Christmas Markets in Hamburg, Germany

Welcome to Sun Scribes’ very first winter blog post! I am back home in Ireland exactly ten weeks now, and it was time for another trip. I’m shocked to admit this is actually the first time I’ve ever taken a Christmas trip anywhere!

Having missed the last two winters in Ireland, I was determined to make the most of this season by filling it with festive fun and Christmas-overload! I booked my flights to Hamburg just three weeks after returning home from Sri Lanka, so with a limited budget, I had to get inventive!

Why Hamburg

Das Hamburg Rathaus.

When Christmas markets are brought up in conversation, the mind automatically thinks of Prague, Vienna, Krakow, and of course Germany.

Germany is extremely famous for its weihnachtsmärkten, and over the years, German winter tourism has boomed, along with the growth of its markets. Berlin and Cologne are the most well-known cities for the Christmas fairs, and as a result, are also the most expensive.

Unless flights are booked months in advance, return flights to Berlin and Cologne can get pretty pricey, pretty quickly.

When searching Skyscanner, flights to Hamburg for December 7th-9th cost about €60 return. My heart set on some Gluhwein in Deutschland, I booked the flights.

Where To Stay

The great thing about Hamburg (the second-largest city in Germany) is everything is connected by Hamburg’s Hauptbahnhof, so staying city centre is not necessary. While in Hamburg, we stayed in the quaint suburb of Altona.

With winding cobbled streets, three-storey traditional German townhouses, cosy cafes, and swanky wine bars with beautiful Christmas decor, Altona was a haven from the bustling city markets. Regular and direct trains left from Altona Square to the city centre every couple of minutes. I would suggest downloading Google Maps, which will make navigating the area and Bahnhof a lot easier.  

Equipped with its own miniature markets on the main street, we never felt too far away from some festive cheer and mulled wine! Open from morning to late evening, we would stroll to the markets for a crepe and coffee and gaze at the gorgeous baubles and nic-nacs, before heading into the city come nightfall.

Our Airbnb was a stunning apartment on the first-floor of a repurposed old townhouse, with huge oval windows overlooking the streets below. We paid about €160 for two people for two nights, and was well worth the money. Our Airbnb was so cosy and warm, we would happily go back!

The Christmas Markets

Hamburger Weihnachtsmarkt.

The great thing about Hamburg at Christmas is the abundance of markets everywhere! No matter where we walked, we accidentally happened upon mini markets everywhere! Everything from traditional, to food, to alcohol and even erotic, they were everywhere, each one just as Christmassy as the last! On the main strip near the Town Hall at 5.30pm Saturday night, there is a mini parade with floats, Santas, elves, dancers, performers and more!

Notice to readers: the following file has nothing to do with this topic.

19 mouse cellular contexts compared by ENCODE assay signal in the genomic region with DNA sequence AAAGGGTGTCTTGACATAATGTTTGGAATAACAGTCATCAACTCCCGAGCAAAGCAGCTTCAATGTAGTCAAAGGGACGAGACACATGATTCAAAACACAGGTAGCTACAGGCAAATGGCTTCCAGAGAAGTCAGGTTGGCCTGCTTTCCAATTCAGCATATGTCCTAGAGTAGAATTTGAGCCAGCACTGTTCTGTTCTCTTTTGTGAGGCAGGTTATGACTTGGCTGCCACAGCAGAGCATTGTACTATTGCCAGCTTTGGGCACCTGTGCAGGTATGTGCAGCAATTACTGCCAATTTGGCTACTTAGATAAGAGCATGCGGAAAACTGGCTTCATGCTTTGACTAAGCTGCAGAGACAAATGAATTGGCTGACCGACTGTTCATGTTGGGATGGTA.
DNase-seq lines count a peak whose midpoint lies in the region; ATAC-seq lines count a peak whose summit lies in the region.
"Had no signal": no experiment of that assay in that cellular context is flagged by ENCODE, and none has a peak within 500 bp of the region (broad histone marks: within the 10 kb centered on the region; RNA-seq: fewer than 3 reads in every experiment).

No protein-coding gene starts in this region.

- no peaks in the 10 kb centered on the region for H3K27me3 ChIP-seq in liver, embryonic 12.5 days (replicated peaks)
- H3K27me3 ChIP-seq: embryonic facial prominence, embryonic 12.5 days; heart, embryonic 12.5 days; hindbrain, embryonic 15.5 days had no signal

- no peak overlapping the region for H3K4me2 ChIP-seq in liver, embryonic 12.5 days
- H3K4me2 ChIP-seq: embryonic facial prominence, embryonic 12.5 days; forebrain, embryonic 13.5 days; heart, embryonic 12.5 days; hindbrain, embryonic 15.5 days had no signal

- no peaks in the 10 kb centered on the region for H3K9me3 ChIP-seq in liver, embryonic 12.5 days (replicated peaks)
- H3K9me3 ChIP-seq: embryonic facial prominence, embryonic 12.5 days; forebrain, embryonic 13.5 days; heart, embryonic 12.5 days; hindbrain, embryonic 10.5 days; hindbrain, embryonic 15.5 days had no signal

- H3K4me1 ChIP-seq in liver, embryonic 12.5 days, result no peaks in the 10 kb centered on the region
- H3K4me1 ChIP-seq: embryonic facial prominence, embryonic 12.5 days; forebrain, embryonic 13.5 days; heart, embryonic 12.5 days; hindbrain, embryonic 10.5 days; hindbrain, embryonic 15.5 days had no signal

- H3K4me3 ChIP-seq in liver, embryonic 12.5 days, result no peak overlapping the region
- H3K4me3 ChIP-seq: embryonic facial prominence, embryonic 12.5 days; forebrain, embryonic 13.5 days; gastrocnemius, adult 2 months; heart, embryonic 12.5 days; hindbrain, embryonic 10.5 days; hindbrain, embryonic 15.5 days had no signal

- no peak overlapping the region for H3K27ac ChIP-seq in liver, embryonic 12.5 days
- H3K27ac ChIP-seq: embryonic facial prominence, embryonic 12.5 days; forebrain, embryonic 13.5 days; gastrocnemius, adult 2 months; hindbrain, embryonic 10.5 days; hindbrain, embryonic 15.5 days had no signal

The Hamburg Wienachtmarkt is the most famous and biggest of all the Hamburg markets, situated right in from of the Rathaus (Town Hall). Every evening at 4pm, 6pm and 8pm, the flying Santa appears in his sleigh over the market! His sleigh travels all the way through the night sky, stopping midway to tell Christmas stories auf Deutsch to all the people listening below. These markets are traditional and cosy, though can get very busy at the weekend, particularly around the time Santa arrives overhead.

Near the Rathaus markets, is the Weisser Zauber Christmas Market, a short walk from the main square. You will easily recognise theses markets for their distinctive white and blue luminosity. The ambience of these markets is a little more upbeat with all the cheesy English-speaking Christmas tunes blaring, and a younger clientele drinking gluhwein and eating bratwurst.

Another new (and rather interesting) addition to the Christmas market scene in Hamburg is the erotic Christmas market! This X-rated Christmas market is held in the Kiez, the red-light St Pauli district of Hamburg around the Reeperbahn. It markets itself as the ‘horniest Christmas market’ in the city.

Pricing And Cost In Hamburg

Neuer Wall.

A glass of Gluhwein is roughly €3.50 plus €3.50 deposit on the glass. You can either keep the glass or return it to the bar to get your cash back. Crepes and Nutella cost roughly €3 and a Bratwurst about the same. These will be great options to keep the hunger at bay while strolling through the city!

A train ticket from Altona to the Rathaus cost €2.20 one way, with a ticket to the airport costing €3.30. Like I mentioned before, our Airbnb for two cost €159 for two nights, and this was the cheaper end of the scale for accommodation at this time. Remember, prices are hiked up at Christmas, so unfortunately this is a cost you can’t avoid.

Things To Remember For Christmas Markets

  • The markets (and a lot of smaller restaurants and cafes) only accept cash.
  • As expected, it’s cold in Germany, but particularly FREEZING in Hamburg as the Christmas Markets are right beside the river! Wrap up warmly, and wear comfy shoes, seating is limited so you’ll be on your feet, gluhwein in hand, for a long time.
  • Airbnb is a great option for cheaper accommodation, and a great way to get into the Christmas spirit as a lot of the apartments will be decorated!
  • An obvious one, but a great money-saver: travel mid-week. Flights and hotels will be a lot cheaper than the weekends, and also the markets will not be as busy.
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Keelin Riley

Keelin is an Irish travel writer with a degree in journalism and a background in the Irish media. Based in Sydney, Australia she loves to blog about all things travel-related specialising in budget travel, ethical travel and off-the-beaten-track itineraries!

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